August himself does not tell you about his face as he makes the enormous move from homeschooling to Middle School so I am not going to reveal these details nor am I going to try to retell the plot. I can only say if you want to know more you should read this very thoughtful and detailed review which also includes a video of the author reading one chapter. You might also read an interview with the author. One thing that should happen as a result of reading this book is that we all might try to make the world a kinder place.

Mature readers in Upper Primary classes who have enjoyed the books of Andrew Clements or EL Kongisburg (The View from Saturday) should look for Wonder by RJ Palacio. This book also reminded me of Stargirl by Jerry Spinelli and Sally Marshall is not an alien by Amanda McKay. If you read Wonder and are moved by it then read Secret Friends by Elizabeth Laird but be warned for this one you will need a box of tissues.

The Dragonfly Pool by Eva Ibbotson

How wonderful to read a school story where the school (a boarding school no less) is celebrated. Delderton Hall, the imaginative creation of Eva Ibbotson, embodies everything a good school should be. The philosophy is to encourage the gifts and talents of each child through kindness, creativity and excellent teachers in a wonderful environment.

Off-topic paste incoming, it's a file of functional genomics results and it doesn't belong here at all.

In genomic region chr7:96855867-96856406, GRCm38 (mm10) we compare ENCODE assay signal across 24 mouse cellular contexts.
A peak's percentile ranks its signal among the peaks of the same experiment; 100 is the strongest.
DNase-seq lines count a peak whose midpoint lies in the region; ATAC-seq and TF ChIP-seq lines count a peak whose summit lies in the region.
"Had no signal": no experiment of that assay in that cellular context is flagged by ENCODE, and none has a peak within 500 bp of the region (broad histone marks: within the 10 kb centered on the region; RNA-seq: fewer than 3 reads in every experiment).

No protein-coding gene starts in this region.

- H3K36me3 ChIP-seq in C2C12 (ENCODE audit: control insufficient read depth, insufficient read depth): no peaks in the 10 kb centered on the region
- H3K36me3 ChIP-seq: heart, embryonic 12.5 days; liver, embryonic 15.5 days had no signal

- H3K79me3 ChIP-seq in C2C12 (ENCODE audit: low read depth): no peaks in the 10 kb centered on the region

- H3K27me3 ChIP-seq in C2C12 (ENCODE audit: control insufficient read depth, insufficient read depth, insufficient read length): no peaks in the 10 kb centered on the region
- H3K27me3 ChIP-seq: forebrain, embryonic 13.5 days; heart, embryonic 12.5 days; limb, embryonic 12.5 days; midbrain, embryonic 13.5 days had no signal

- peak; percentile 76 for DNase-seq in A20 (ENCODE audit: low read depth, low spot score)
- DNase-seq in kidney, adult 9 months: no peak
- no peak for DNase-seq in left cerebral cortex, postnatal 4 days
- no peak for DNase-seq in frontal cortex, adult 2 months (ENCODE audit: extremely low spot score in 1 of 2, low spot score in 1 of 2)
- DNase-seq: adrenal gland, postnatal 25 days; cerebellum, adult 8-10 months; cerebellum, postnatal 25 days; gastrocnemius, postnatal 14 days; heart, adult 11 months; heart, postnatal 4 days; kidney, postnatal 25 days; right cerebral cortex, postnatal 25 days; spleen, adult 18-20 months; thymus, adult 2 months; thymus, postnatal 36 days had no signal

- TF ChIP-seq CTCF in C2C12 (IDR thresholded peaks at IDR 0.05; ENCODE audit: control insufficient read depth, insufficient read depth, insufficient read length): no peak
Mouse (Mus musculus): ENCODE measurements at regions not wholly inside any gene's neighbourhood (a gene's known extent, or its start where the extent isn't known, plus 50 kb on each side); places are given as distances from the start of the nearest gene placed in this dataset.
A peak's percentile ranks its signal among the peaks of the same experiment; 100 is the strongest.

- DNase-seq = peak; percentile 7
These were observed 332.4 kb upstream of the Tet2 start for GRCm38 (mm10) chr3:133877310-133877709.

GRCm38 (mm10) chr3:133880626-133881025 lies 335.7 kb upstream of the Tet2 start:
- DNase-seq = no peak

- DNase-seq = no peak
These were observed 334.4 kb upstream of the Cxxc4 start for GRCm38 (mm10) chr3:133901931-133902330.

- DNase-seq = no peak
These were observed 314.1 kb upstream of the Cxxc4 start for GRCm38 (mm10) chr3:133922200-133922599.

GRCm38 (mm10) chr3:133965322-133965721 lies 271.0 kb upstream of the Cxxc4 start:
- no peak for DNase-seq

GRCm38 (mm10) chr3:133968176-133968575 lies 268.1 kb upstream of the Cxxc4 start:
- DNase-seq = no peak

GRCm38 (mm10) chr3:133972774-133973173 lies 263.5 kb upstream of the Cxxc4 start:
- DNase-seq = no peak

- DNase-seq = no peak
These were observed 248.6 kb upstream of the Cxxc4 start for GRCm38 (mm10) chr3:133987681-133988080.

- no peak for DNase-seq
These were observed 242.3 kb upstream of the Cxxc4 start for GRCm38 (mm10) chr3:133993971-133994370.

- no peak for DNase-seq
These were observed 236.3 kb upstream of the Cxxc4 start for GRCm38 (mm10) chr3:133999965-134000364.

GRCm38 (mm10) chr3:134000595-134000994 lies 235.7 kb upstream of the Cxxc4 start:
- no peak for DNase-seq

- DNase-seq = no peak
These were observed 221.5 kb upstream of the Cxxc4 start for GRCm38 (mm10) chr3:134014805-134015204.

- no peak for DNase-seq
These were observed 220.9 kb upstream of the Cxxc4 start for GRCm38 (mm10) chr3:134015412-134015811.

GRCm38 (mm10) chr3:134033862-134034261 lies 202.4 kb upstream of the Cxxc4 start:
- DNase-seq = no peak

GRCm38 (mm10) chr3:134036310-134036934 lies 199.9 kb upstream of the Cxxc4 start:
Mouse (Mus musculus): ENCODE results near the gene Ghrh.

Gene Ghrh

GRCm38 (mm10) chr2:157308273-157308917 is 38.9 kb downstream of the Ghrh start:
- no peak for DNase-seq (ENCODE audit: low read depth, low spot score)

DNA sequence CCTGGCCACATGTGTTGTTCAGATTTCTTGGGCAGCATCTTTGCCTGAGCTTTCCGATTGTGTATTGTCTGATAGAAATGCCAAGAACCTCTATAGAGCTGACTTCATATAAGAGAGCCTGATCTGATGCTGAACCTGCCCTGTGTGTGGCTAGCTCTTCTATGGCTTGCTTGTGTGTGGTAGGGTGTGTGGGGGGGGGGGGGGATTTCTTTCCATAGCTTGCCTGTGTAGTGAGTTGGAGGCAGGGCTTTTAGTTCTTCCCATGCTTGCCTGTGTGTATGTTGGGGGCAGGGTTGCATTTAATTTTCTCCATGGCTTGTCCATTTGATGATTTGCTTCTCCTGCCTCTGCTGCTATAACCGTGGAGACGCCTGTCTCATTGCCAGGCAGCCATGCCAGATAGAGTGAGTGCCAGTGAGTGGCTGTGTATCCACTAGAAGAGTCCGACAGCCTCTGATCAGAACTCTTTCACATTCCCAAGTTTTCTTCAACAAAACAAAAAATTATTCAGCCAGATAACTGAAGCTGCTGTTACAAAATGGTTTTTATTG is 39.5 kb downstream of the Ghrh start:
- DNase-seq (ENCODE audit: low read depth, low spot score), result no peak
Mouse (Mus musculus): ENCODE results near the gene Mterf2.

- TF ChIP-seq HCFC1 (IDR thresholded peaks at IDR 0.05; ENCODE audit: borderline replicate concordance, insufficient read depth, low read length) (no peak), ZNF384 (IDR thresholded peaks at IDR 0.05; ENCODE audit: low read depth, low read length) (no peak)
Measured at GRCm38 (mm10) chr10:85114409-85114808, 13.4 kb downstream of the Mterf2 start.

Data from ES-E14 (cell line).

Twenty years earlier a very rich couple from America came and build a school on the ruins of Delderton Hall … they believed that only the best was good enough for children and they were as idealistic as they were wealthy. …Each child had its own room… The common rooms had well-sprung sofas, the pianos in the music rooms were Steinways and the library housed over ten thousand books… Delderton was to be a progressive school - a school where children would be free to follow their instincts and develop in a natural way. There would be no bullyings or beating, no competitive sports … no exams – just harmony and self development in the glorious Devon countryside. A school where teachers would be chosen for their loving kindness and not their degrees.”

As World War Two is about to begin Tally, short for Talitha, is sent by her loving father Doctor Hamilton to Delderton Hall. Dr Hamilton is a wonderful practitioner who is loved by his patients and one has arranged a scholarship to Delderton for Tally.

At its heart this is a book about friendship. Tally makes wonderful friends among the teachers and students at Delderton Hall but her most precious friend, Karil, comes from the tiny European country of Bergania. Tally finds she has a connection with this country after seeing a short documentary film at the cinema. Quite by chance just after she sees the film her school receives an invitation to a folk dance festival in Bergania. Tally is a girl with determination and charm and so it is arranged that four girls and four boys will travel from England to Bergainia to perform at the festival. Sadly this beautiful country is in the sights of Hitler. He has sent his henchman Reichsgruppen Fuchrer Anton Steifelbreich to carry out the take over which will involve an assassination.